Catholic Church Still Squandering Its Moral Authority

By Maureen Paul Turlish

November 11, 2008

Can the Vatican’s latest order for seminaries to do a more thorough job preventing homosexuals from entering the priesthood be seen as anything other than more smoke and mirrors?

Again the Holy See appears intent on a search and destroy mission to weed out candidates for the priesthood when what it should be doing is weeding out the sexually abusive and perverted clergymen who violate the innocence of thousands of children, not to mention young women, men and vulnerable adults.

Skim some of the pages of the few grand jury reports and the other investigations made public on these horrific crimes.

If the Holy See wanted to prevent many of these incidents it could have done so simply by following its own canon law and the criminal and civil laws of most countries. It could have prevented such tragedies by following the mandates of the United Nations Declaration on the Rights of the Child to which it has not submitted even one of the periodic compliance reports as required since becoming a signatory to that declaration.

What the Vatican needs to do is stop kicking members of the hierarchy who aided and abetted predator priests upstairs as was the case with Boston’s Bernard Law, who now holds a plum position as the archpriest of the Patriarchal Basilica of Saint Mary Major in Rome. What the Vatican needs to do is to defrock, laicize or excommunicate some of the living and credibly accused sexual predators among the 19 of their fellow bishops in the United States alone.

This would give some substance to Pope Benedict XVI’s words, “to do everything possible so that this does not happen again.”

Yes, the institutional Roman Catholic Church has made mistakes in accepting deviant and sexually maladjusted individuals, no matter their orientation. But to scapegoat homosexuals is blatantly homophobic and unconscionable and only serves to further undermine the institutional church’s credibility.

Read some of the current stories from newspapers across the country and around the world, including the most recent one close to home.

The Rev. Fernando Cristancho, who formerly served in the Archdiocese of Baltimore, is being tried in Maryland for abusing two of his triplets. He had been removed from ministry, but not according to the Archdiocese of Baltimore, for having a woman bear his children through in vitro fertilization in his native Colombia. Even earlier, Cristancho was credibly accused of the sexual abuse of another woman leading to his initial removal from ministry in the Archdiocese of Baltimore.

But for the current lawsuit and news stories on Cristancho, all this would probably have been written off as totally bizarre and highly improbable. The continuing sexual abuse problems plaguing the Roman Catholic Church in the United States, however, made that impossible.

This is not a chapter gleaned from some 21st century edition of the TV miniseries, “The Thorn Birds,” or even episodes from Chaucer’s “The Canterbury Tales.”

Quite to the contrary, cases like Cristancho’s are tragic and outrageous examples of maladjusted individuals who believed their positions as spiritual leaders somehow gave them license to indulge their perversions.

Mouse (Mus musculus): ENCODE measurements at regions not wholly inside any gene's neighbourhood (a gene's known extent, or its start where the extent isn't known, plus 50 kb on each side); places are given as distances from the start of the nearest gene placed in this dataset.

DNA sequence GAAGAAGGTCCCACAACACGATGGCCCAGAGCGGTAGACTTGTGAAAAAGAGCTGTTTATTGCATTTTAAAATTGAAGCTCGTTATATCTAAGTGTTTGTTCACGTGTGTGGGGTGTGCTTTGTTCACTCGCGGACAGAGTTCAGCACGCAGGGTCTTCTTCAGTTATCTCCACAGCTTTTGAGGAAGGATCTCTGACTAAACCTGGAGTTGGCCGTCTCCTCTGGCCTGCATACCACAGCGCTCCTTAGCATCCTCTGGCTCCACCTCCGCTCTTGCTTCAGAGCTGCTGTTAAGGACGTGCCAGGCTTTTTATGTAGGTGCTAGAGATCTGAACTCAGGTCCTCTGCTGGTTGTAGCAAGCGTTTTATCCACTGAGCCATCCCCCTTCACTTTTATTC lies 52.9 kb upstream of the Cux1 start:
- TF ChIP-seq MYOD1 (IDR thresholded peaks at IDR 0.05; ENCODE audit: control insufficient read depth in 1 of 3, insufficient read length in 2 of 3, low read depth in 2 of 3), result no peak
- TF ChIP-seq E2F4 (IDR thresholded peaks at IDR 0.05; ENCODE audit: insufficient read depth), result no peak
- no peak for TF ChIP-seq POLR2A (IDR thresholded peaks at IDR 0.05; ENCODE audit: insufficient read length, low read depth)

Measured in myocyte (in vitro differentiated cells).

They are examples of a church hierarchy’s failure to adequately screen potential seminarians, both heterosexual and homosexual, using thorough psychological and spiritual evaluative criteria in seminaries around the world.

One wonders if the United States Conference of Catholic Bishops has any processes in place to vet priests coming to the United States to serve.

Since the bishops have announced that their discussion on abortion has been removed from their November meetings’ agenda, perhaps it would it be possible to discuss vetting guidelines for such priests instead?

One could also say that such examples are telling of women’s place in the patriarchal scheme of things, not to mention the revelatory reports on the sexual abuse of nuns by clergy around the world made public in the 1990s.

Lay experts contradict what church spokesmen Monsignor Jean-Louis Brugues said publicly about sexual offenders. With the data to support their conclusions, experts like Richard Sipe, himself a former Benedictine monk, conclude that while homosexuals are no more likely than heterosexuals to molest children, the molestation and rape of post-pubescent girls and vulnerable adult women is not committed by homosexual men.

To once again attempt to scapegoat those with a homosexual orientation when the abuse, molestation, rape or sodomy of a child, young girl or boy, vulnerable woman or man is a crime of power, position and control, is unworthy of any religious institution or denomination.

As Daniel Maguire, professor of theology at Marquette University said in a 1994 Cairo speech, “I believe that the Vatican has squandered its moral authority on issues about which it has no privileged expertise.”

Sister Turlish is a victims’ advocate, an educator and a member of the Delaware nonsectarian coalition Child Victims Voice. She is a member of the National Representative Council of Voice of the Faithful and on the Board of Directors of the Delaware Association of Children of Alcoholics.


Any original material on these pages is copyright © 2004. Reproduce freely with attribution.